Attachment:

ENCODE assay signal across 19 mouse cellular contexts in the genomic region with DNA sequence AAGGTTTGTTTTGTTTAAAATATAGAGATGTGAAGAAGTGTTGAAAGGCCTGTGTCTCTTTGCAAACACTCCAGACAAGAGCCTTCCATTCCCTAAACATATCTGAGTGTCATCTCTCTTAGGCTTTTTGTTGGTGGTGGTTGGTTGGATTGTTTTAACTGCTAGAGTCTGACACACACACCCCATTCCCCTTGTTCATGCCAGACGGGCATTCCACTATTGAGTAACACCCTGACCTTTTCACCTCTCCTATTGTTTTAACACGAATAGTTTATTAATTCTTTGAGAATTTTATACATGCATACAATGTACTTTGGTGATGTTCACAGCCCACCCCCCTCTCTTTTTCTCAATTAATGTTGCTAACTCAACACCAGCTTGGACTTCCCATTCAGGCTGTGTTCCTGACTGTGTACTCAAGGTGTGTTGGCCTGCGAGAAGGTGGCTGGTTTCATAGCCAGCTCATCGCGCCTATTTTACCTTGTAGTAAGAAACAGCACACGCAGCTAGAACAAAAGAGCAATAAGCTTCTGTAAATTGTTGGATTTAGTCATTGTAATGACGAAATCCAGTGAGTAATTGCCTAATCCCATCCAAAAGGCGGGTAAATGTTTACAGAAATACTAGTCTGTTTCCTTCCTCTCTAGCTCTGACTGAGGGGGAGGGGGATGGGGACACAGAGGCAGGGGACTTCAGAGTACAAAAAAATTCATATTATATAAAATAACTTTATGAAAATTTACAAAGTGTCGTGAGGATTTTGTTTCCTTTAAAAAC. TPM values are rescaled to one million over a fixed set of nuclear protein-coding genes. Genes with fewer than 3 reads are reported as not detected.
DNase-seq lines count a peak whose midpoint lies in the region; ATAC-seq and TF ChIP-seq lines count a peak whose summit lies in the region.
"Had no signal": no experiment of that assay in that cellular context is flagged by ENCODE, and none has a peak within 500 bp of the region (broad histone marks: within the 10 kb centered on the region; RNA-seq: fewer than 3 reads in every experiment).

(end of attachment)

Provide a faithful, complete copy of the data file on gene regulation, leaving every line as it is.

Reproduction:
ENCODE assay signal across 19 mouse cellular contexts in the genomic region with DNA sequence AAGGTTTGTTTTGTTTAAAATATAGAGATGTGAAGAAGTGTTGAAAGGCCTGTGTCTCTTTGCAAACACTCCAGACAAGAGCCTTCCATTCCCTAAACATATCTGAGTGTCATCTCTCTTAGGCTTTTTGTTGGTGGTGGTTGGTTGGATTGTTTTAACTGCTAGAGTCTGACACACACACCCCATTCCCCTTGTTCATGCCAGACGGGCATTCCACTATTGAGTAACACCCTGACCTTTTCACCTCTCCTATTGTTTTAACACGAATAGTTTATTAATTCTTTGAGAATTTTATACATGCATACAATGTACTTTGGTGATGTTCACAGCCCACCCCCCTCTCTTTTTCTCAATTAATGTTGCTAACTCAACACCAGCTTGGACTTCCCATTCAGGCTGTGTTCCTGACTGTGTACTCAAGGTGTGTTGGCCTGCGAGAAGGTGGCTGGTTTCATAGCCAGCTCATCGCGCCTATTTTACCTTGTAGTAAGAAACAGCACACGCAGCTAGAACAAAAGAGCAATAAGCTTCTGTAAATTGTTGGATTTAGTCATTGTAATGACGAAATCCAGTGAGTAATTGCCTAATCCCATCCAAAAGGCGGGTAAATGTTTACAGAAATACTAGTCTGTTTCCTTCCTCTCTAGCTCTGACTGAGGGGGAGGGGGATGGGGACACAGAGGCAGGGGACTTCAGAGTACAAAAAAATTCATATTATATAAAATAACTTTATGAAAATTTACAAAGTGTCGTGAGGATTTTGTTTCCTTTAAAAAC. TPM values are rescaled to one million over a fixed set of nuclear protein-coding genes. Genes with fewer than 3 reads are reported as not detected.
DNase-seq lines count a peak whose midpoint lies in the region; ATAC-seq and TF ChIP-seq lines count a peak whose summit lies in the region.
"Had no signal": no experiment of that assay in that cellular context is flagged by ENCODE, and none has a peak within 500 bp of the region (broad histone marks: within the 10 kb centered on the region; RNA-seq: fewer than 3 reads in every experiment).